Sad, isn't it? When people talk about the guts being ripped out of a building, this must be what they mean. Even with the two images side by side, however, the more recent photograph is still hard to read with certainty, though presumably the dark rectangle through which the ladder cuts is the back half of the shop which once stocked my beloved jazz/nostalgia CDs. Confusing because what may be packing crates in front appear to join up with the darker shape to make a separate object.
Note, too, the red tiling on the right of the frame: presumably this shiop had other stories before the late Phil's. The more I look at this image, the more it seems sort of attractive, reminiscent of Vuillard or someone like that:: all these different patterns together. And the emptiness tells its own story for those who knew Cheapo. I haven't cropped the picture, by the way: that's just as it came out when I pressed my camera agains the glass and hoped for the best.
Mother of mercy, is this the end of Cheapo? (In this blog, I mean.) Perhaps. Though I'll probably go back periodically and look at what's there. There is also the small matter of a piece of writing which never got written - it was one of several treatments for a series of short radio plays about the area. Don't know if I want to do it now, but I'll see if I can find the sheet and copy it here. Done, as far as I remember, in the slightly annoying and mannered style of an Edinburgh writer whose name I've forgotten, but involving an exchange between the male regulars of a shop very much like Cheapo and a would-be female customer.
But what I remember most strongly is something which didn't make it in to the synopsis and doesn't really make all that much sense: an idea of the narrator or protagonist of the piece going downstairs to the basement and having - and this is what I can't quite describe - some kind of a protective cage or protective barrier in some way connected with musical knowledge, or maybe it was about absorbing, from all the rich and varied stock, some kind of superstrength, I don't quite know. But I certainly know that Cheapo, from my earliest days of acquaintance with the shop, which more or less align with my earliest days in London, was a place of fascination and a place of comfort, a refuge, I suppose, inspiring the same sort of emotions in me as my first local libraries (which lent vinyl, as I've described in earlier entries). So on the one hand it was a place to avoid all that London had to offer, and to retreat to nostalgia for the buildings which had sustained me for so long in Scotland - but I'd prefer to say it was a place which allowed me to look beyond London and my social limitations to that international brotherhood to be found in those locations, now enshrined in legend, where twentieth century popular music blossomed: Memphis, Chicago, New York.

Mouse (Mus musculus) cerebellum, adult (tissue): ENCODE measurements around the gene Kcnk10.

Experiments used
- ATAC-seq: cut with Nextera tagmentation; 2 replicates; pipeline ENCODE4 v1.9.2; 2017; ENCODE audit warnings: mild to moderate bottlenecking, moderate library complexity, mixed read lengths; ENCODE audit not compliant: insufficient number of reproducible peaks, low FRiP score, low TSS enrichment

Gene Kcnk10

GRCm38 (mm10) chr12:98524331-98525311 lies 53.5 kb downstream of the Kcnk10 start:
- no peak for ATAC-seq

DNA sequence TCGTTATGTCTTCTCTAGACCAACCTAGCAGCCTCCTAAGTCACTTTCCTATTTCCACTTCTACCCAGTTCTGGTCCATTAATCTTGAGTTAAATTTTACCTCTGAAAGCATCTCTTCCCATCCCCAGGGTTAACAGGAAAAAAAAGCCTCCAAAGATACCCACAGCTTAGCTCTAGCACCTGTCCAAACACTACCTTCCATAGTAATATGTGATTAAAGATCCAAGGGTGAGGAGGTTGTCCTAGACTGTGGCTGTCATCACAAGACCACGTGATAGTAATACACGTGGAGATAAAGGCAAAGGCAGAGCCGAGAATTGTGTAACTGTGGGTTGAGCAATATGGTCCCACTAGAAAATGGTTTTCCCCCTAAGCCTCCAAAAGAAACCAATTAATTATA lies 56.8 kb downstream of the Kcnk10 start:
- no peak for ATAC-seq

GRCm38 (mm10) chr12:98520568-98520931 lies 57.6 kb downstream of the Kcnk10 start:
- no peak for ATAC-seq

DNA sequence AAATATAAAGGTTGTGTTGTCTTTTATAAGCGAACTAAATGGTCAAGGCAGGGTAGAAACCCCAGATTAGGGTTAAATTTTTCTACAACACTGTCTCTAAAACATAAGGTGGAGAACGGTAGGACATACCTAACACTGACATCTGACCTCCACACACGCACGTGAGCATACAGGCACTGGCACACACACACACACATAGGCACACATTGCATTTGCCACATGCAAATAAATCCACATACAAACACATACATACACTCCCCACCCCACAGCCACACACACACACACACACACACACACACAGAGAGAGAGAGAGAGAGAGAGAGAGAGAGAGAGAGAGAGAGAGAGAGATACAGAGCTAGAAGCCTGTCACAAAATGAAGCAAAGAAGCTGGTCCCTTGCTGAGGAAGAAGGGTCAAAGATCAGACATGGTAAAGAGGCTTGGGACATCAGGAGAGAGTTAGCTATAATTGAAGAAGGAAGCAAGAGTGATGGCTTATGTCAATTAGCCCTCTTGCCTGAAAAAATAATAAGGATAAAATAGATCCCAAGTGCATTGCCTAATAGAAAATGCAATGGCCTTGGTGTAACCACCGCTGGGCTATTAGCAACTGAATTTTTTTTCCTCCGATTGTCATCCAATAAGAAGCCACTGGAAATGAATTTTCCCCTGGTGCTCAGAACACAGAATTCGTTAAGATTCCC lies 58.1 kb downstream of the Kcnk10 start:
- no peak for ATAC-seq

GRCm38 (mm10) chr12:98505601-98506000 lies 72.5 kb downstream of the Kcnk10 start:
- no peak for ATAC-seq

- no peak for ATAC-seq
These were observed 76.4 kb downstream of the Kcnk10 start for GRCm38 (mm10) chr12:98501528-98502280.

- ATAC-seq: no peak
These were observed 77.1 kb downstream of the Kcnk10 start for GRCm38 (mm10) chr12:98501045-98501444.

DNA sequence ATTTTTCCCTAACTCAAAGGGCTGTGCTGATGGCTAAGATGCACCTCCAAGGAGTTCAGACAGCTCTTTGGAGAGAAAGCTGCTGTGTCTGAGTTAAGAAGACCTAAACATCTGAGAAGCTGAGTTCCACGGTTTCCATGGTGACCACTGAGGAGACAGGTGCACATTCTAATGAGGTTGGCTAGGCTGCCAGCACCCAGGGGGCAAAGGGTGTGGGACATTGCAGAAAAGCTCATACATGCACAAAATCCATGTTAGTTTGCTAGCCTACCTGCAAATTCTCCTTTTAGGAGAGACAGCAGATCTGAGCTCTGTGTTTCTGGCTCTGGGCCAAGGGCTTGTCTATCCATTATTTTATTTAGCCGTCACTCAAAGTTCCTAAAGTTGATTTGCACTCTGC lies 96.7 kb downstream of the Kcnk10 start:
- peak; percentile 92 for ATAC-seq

Although I would say that, wouldn't I?
As I review those words I recalled a fragment of lyric heard on an LP which my eldest brother (I think) was playing around the early seventies:
Seeing through the universe -As he had LPs by such groups as the Deviants I thought for many years that what I had heard was from the same sort of underground bag; it was only relatively recently, filling one of the many idle moments for which the net was made, that I found out it was the Moody Blues. Which also makes me think that the instrumental runoff, if that's the correct technical term, for the Ben E King recording of I Who Have Nothing contains a few bars which may have "inspired" (if that's the correct term) part of Nights in White Satin, a song whose fatuousness was unrivalled until the appearance of Bo Rhap. [Note to a colleague: just my opinion. I may be wrong. Aside: I'm not.]
Thinking is the best way to travel